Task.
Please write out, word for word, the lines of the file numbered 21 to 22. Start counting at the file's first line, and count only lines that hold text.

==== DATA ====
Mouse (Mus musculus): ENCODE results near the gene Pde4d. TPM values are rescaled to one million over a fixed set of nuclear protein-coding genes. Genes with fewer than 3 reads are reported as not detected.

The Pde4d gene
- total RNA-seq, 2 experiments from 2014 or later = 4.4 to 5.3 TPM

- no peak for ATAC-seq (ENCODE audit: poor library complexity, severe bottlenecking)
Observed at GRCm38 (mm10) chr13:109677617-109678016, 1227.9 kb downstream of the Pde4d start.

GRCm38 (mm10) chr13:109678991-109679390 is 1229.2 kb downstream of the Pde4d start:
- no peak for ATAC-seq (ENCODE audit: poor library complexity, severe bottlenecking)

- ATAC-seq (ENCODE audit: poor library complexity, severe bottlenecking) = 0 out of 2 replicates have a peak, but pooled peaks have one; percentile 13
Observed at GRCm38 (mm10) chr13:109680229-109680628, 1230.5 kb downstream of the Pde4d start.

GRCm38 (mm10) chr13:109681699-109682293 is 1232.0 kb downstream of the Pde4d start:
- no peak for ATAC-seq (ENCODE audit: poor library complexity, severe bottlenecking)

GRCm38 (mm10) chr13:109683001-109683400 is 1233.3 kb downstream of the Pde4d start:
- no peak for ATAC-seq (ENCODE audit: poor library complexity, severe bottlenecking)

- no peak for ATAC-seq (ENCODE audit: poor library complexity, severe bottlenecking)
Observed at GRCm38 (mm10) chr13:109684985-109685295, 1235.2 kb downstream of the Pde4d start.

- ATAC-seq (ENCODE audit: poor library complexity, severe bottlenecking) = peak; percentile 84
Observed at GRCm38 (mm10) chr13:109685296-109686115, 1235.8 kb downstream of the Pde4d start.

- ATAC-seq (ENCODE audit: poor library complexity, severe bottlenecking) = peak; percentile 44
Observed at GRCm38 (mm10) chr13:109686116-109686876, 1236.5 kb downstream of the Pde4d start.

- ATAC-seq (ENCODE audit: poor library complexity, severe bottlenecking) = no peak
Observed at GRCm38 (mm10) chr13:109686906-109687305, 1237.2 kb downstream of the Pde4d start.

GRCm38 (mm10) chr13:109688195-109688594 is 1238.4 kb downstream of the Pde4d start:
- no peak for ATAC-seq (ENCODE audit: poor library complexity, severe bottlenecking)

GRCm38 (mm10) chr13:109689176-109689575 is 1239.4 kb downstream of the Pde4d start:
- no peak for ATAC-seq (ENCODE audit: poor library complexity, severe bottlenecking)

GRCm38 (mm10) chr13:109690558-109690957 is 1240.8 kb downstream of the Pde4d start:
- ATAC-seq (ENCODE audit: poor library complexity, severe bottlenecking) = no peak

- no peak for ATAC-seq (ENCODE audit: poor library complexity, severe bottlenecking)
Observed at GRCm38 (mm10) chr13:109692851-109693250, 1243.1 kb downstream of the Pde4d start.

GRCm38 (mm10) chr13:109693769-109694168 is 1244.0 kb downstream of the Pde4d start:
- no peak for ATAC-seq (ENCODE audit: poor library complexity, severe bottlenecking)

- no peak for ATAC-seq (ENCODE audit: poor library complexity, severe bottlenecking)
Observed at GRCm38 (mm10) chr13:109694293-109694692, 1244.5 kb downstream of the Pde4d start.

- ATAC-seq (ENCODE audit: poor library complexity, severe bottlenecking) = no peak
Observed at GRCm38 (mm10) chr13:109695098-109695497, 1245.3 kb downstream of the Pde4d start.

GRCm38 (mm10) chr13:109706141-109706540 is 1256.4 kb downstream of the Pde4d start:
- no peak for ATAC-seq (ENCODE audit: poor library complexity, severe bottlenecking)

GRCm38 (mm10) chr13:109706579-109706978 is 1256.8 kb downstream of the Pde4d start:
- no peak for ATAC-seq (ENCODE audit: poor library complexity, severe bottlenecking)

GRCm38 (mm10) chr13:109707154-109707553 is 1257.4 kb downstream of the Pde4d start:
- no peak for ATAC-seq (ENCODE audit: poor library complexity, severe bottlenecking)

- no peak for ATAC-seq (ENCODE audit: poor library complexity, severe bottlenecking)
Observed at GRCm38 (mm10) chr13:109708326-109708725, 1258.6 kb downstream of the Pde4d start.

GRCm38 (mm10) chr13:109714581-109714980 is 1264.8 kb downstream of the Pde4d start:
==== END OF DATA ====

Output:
Observed at GRCm38 (mm10) chr13:109686906-109687305, 1237.2 kb downstream of the Pde4d start.

GRCm38 (mm10) chr13:109688195-109688594 is 1238.4 kb downstream of the Pde4d start: